FIG. 15A is a schematic drawing of a further integrating controller in accordance with the teachings of this invention;
FIG. 15B is a schematic drawing of a ramp generator in accordance with the teachings of this invention; and
FIG. 15C is a calibration curve capable of being implemented by the function generators of the integrating controller of FIG. 10.
More specifically, there is shown in FIG. 1A a large single reheat steam turbine 10 and a steam generating system 22 constructed in a well known manner and operated by a control system 11 in an electric power plant 12 in accordance with the principles of the invention. The turbine 10 and the turbine control functions are like those disclosed in the cross-referenced Uram copending patent application Ser. No. 247,877 entitled "System For Starting, Synchronizing and Operating a Steam Turbine With Digital Computer Control".
The turbine 10 is provided with a single output shaft 14 which drives a conventional large alternating current generator 16 to produce three-phase electric power sensed by a power detector 18. Typically, the generator 16 is connected through one or more breakers 20 per phase to a large electric power network and when so connected causes the turbo-generator arrangement to operate at synchronous speed under steady state conditions. Under transient electric load change conditions, system frequency may be affected and conforming turbo-generator speed changes would result if permitted by the electric utility control engineers.
After synchronism, power contribution of the generator 16 to the network is normally determined by the turbine steam flow which in this instance is normally supplied to the turbine 10 at substantially constant throttle pressure. The constant throttle pressure steam for driving the turbine 10 is developed by the steam generating system 22 which in this case is provided in the form of a conventional once through type boiler operated by fossil fuel in the form of natural gas or oil. The boiler 22 specifically can be a 750 MW combustion engineering supercritical tangentially fired gas and oil fuel once through boiler.
In this case, the turbine 10 is of the multistage axial flow type and it includes a high pressure section 24, an intermediate pressure section 26, and a low pressure section 28 which are designed for fossil plant operation. Each of the turbine sections may include a plurality of expansion stages provided by stationary vanes and an interacting bladed rotor connected to the shaft 14.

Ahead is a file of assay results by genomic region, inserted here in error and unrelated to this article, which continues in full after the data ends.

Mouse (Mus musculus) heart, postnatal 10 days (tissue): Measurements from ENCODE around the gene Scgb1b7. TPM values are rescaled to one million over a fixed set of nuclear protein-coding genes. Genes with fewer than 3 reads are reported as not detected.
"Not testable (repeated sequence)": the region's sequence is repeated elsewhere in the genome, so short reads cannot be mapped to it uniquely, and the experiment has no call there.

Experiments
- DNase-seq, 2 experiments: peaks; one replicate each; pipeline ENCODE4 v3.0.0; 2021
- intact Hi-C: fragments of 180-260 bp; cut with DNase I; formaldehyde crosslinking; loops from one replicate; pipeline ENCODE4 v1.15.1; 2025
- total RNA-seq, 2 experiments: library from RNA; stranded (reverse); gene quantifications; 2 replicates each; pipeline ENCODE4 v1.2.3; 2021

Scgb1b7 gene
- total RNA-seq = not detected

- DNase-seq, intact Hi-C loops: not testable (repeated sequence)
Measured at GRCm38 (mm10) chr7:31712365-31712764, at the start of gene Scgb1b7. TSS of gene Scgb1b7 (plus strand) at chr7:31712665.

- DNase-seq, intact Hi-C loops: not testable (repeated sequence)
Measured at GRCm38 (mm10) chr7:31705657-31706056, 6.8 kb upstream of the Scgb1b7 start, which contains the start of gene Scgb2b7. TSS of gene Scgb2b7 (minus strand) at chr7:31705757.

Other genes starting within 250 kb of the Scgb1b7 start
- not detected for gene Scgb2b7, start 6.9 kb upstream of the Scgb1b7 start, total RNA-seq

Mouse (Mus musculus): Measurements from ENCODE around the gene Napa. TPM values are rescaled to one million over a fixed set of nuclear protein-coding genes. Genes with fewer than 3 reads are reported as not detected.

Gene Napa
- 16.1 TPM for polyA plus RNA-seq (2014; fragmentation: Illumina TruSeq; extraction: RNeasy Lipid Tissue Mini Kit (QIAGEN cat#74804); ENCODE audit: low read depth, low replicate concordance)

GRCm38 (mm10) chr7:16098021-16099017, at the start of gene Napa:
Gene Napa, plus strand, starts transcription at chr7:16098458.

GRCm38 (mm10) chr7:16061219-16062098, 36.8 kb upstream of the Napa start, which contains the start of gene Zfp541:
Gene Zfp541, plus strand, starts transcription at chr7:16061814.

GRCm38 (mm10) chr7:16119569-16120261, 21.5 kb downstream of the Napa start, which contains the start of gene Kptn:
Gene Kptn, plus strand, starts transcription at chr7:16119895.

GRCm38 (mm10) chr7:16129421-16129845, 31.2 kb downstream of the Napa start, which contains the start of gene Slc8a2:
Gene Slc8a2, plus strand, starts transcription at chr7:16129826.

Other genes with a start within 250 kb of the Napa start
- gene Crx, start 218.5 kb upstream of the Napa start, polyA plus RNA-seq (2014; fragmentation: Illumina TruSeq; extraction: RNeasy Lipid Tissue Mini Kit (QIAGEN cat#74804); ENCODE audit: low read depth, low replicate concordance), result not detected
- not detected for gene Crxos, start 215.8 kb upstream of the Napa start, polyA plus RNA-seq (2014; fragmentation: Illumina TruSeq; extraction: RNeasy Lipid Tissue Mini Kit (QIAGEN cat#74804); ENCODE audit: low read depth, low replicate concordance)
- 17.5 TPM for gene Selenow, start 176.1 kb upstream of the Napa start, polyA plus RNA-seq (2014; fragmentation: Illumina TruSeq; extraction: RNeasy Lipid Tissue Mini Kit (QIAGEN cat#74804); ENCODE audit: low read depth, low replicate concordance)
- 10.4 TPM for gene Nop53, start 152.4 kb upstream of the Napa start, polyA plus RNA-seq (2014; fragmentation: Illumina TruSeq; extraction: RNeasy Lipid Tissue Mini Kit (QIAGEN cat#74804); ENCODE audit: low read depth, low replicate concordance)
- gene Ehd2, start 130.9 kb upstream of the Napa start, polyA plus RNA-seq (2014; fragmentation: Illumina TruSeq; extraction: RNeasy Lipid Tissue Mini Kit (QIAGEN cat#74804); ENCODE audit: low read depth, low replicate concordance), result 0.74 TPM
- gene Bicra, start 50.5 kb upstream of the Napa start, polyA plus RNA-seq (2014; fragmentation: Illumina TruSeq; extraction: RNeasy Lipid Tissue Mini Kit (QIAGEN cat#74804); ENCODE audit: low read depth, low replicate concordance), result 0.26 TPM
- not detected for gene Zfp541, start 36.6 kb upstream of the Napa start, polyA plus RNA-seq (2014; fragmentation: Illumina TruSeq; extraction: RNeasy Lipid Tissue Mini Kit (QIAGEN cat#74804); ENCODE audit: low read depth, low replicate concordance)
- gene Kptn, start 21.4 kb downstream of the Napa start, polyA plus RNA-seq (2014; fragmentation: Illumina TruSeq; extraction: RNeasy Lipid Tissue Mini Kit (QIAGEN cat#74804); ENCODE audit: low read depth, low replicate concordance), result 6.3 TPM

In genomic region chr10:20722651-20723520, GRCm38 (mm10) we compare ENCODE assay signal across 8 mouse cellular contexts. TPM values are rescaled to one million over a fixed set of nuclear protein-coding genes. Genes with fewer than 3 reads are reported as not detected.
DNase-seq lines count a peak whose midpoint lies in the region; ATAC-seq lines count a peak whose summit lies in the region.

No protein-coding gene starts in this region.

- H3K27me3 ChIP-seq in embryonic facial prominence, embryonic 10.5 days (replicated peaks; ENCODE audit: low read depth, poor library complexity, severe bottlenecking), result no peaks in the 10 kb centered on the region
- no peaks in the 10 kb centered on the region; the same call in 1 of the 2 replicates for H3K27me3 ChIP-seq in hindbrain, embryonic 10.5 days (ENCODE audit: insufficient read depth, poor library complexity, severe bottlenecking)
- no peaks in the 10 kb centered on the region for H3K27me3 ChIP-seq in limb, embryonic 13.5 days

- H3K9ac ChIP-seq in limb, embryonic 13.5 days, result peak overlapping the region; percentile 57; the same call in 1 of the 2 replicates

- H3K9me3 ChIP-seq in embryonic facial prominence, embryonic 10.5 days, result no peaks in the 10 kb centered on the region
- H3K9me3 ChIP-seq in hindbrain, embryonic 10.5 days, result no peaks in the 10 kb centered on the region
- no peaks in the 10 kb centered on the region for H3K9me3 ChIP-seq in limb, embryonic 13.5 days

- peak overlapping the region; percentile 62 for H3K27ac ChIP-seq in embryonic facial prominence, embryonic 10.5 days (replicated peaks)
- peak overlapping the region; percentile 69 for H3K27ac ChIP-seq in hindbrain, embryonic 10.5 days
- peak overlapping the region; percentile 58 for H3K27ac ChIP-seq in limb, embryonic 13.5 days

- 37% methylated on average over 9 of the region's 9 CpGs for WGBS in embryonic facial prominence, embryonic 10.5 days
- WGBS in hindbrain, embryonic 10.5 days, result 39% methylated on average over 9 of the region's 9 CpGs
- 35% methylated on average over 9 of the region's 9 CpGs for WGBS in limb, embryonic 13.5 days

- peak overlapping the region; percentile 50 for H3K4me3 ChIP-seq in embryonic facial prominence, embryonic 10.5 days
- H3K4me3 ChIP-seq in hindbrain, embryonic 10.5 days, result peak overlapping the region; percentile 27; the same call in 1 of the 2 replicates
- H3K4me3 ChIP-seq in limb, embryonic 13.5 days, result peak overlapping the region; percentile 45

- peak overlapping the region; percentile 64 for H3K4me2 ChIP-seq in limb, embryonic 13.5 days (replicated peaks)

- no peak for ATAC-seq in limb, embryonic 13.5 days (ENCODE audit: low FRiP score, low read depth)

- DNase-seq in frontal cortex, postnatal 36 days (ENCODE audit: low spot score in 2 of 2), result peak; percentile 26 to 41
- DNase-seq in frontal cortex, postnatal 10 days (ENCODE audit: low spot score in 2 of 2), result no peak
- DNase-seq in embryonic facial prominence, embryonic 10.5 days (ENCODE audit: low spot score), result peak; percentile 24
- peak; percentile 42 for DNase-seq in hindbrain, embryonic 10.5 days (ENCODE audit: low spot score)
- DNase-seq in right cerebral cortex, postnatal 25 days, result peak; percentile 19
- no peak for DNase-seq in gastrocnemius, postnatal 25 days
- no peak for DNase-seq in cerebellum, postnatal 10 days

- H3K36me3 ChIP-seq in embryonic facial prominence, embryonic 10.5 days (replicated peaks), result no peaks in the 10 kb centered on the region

As shown in FIG. 1B, the once-through boiler 22 includes walls 23 along which vertically hung waterwall tubes 25 are distributed to pass preheated feedwater from an economizer 27 to a superheater 29. Steam is directed from the superheater 29 to the turbine HP section 26 and steam from the HP section 26 is redirected to the boiler 22 through reheater tubes 31 and back to the turbine IP section 26. The feedwater is elevated in pressure and temperature in the waterwall tubes 25 by the heat produced by combustion in approximately the lower half of the furnace interior space.
Five levels of burners are provided at each of the four corners of the furnace. The general load operating level of the plant determines how many levels of burners are in operation, and the burner fuel flow is placed under control to produce particular load levels. At any one burner level, both gas and oil burners are provided but only one type of burner is normally operated at any one time.
Combustion air is preheated by the exhaust gases and enters the furnace near the furnace corners through four inlet ducts 19-1 under the driving force of four large fans. Air flow is basically controlled by positioning of respective dampers in the inlet ducts.
Hot products of combustion pass vertically upward through the furnace to the superheater 29. The hot exhaust gases then pass through the reheater tube 31 and then through the feedwater economizer 27 and an inlet air heat exchanger 33 in an exhaust duct 19-2 prior to being exhausted in the atmosphere through a large stack.